; and manner in which religion is first presented to us. privilege, and one of inestimable value we ought to esteem it, to receive its truths by early education. We draw in its great
. and momentous doctrines with our first instructions. The mind is formed, the character is shaped, the course of life receives its direction from it, even before we are capable of understanding its nature, or of having any distinct knowledge, or making any correct estimate, of the evidence upon which it rests.
But this advantage is not pure and unmixt. It is balanced in some measure by an attendant disadvantage. For our religion, pure
and perfect as it is in itself, thus comes to us at first debased in a greater or less degree by its mixture with human corruptions. When afterwards, therefore, at a mature age, what was at first -received upon trust becomes a subject of examination, and we have occasion to look into the grounds of our faith, we
* See Todd's Inquiry into the Origin of Paradise Lost.
proceed under the disadvantage that arises from a disposition to scepticism, which is produced by a discovery of what is false and erroneous in the views that had been received upon authority. And under the influence of the prejudice thus excited, there is danger that we shall demand too much, and insist on a kind of evidence or degree of proof, which the subject does not admit. Against such an influence it is important that we should be placed upon our guard.
It is doubtless a wise and kind provision of heaven in the constitution of things, that our faith should thus stand at first upon authority alone. But it cannot be imagined to be the design of heaven, that it should continue to rest on no other foundation. When afterwards, therefore, we seek other support, much depends upon our knowing with what kind of support we ought to be satisfied.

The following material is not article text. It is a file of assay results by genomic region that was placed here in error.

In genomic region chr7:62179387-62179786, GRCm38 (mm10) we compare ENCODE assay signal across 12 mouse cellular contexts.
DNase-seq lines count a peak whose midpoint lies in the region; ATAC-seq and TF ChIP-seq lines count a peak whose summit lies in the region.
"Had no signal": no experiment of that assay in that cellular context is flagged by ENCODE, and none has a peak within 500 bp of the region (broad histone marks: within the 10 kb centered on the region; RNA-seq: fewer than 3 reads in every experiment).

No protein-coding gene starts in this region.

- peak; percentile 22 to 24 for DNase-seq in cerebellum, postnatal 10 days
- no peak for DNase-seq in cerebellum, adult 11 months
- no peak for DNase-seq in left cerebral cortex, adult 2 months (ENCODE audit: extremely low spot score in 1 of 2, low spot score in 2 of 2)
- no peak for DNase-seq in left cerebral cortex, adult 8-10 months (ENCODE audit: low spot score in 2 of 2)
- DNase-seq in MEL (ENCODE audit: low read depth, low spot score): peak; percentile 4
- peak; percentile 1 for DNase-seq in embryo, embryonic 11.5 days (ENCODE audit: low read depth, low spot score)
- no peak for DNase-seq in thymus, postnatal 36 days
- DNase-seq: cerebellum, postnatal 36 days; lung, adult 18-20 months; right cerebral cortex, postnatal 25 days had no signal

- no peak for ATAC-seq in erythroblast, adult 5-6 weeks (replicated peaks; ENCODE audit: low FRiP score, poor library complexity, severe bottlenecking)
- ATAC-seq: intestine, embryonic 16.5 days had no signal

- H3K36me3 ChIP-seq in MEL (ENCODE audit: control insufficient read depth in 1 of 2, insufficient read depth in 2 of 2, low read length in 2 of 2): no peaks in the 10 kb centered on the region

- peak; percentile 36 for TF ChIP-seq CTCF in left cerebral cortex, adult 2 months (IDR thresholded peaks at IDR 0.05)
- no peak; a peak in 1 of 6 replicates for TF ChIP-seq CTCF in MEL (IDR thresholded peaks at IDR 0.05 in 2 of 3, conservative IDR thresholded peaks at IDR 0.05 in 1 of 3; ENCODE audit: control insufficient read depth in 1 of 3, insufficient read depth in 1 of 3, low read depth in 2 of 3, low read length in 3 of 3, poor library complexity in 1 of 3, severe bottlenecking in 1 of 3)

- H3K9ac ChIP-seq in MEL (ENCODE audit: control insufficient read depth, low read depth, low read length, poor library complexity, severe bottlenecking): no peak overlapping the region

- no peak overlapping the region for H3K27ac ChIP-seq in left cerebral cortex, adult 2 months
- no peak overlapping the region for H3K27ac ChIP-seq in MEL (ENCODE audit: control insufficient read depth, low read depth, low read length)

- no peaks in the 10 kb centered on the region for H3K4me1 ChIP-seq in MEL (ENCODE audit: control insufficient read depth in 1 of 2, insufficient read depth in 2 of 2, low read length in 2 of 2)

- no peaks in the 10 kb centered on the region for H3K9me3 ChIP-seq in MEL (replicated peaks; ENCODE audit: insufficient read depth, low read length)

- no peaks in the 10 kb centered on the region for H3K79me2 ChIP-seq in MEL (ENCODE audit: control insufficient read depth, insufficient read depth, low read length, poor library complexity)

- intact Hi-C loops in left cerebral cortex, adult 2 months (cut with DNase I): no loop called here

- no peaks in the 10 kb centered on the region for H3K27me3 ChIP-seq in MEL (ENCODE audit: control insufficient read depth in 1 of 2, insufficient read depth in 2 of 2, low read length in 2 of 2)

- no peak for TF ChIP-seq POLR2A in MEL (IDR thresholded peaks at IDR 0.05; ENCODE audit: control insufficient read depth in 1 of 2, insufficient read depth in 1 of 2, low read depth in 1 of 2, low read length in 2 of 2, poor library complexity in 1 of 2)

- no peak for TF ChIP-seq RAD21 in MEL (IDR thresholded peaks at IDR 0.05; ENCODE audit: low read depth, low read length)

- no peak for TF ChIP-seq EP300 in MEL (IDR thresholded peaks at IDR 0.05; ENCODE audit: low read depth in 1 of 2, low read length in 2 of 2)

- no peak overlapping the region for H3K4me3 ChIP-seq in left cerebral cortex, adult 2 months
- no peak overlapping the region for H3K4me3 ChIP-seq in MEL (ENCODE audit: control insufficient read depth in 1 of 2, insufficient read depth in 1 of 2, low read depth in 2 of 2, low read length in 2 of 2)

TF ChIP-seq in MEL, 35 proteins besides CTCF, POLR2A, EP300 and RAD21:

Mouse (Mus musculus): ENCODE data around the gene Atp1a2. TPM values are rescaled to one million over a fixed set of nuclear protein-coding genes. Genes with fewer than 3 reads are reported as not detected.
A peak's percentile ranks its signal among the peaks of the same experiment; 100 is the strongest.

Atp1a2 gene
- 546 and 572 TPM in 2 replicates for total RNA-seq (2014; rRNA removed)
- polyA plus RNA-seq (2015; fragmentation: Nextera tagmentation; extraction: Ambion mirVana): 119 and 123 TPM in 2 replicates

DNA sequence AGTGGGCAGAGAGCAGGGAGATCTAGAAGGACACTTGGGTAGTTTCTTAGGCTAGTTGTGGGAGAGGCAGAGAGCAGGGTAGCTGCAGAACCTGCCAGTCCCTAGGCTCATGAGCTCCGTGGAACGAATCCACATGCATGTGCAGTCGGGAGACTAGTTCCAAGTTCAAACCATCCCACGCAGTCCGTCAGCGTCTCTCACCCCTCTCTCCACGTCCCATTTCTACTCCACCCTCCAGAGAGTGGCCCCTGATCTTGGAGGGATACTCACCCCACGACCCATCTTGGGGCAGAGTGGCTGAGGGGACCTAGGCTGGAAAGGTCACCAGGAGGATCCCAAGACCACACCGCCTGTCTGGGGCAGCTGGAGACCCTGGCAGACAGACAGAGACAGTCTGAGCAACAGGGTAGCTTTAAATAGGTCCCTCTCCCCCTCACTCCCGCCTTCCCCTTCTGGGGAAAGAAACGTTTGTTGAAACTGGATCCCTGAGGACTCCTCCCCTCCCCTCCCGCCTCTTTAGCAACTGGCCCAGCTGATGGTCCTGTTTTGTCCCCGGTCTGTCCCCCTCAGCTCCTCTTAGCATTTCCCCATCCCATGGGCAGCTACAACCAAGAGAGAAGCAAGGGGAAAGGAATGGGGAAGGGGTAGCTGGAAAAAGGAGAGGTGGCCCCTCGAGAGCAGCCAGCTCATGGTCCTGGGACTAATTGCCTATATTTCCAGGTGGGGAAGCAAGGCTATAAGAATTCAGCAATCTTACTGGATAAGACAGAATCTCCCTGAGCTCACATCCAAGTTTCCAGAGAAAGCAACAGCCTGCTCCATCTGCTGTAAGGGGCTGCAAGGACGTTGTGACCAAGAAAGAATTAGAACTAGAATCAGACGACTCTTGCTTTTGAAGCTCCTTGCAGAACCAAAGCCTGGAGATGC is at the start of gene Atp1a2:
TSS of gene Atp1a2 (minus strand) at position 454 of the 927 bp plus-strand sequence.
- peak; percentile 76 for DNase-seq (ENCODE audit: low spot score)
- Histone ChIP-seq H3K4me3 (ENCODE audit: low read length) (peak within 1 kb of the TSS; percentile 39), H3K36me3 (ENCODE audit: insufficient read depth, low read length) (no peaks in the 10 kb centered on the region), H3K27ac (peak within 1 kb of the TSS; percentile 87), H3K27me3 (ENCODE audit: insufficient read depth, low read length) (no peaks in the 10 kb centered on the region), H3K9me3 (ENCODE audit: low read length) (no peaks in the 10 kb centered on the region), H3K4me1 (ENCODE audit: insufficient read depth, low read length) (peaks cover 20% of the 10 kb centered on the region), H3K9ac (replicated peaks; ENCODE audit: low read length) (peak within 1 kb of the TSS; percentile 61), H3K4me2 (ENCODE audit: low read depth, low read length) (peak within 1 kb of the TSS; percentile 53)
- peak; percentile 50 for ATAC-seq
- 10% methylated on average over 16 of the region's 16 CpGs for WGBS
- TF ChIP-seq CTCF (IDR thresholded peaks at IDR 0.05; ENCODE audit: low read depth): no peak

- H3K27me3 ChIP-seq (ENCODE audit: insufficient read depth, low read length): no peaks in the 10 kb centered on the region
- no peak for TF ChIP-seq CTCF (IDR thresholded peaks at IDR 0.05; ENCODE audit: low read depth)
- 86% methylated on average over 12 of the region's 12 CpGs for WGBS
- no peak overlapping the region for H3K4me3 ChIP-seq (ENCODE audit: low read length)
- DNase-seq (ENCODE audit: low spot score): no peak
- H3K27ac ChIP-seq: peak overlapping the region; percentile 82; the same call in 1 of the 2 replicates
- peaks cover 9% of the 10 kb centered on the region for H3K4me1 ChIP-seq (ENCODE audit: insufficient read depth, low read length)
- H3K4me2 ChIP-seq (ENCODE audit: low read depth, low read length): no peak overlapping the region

Nothing can be more clear, than the right which each one has to know the certainty of that which is proposed as the object of faith; yet he is required to make a reasonable use of that right. He is justly expected to pursue his examination with fairness and to accept of such kind of evidence, and to rest satisfied with such degree of proof, as the subject will admit of, and not to require that, of which it is not capable.
Now religion in general, and Christianity in particular, is offered to us only upon the ground of moral evidence. It can be offered to us upon no other ground. Its truths are proper objects of faith; and I shall endeavour to show, that proposed as they are, they are the objects of a reasonable faith, and not liable to objection; in the first place, because they stand on the same ground, in this respect, with other truths, which are received without hesitation, and upon which we act in the ordinary business, and in the common interests of life; and in the next place, because from the very nature of religion it were to be expected, that they would be presented upon such evidence, and such only.
Now with respect to other truths which are most firmly believed, and upon the faith of which we feel ourselves fully authorised to act, where even great interests are depending; how few are supported, or are capable of being supported by any other, than moral evidence? They have not the testimony of our sensesthey are not subjected to the infallible text of consciousnessare not susceptible of demonstration. They rest upon human testimony, which though it may mistake or intentionally deceive, is yet deemed a reasonable ground of faith, where evidence of à different kind is not to be obtained. Or they are grounded upon presumptions, which have singly but little force; the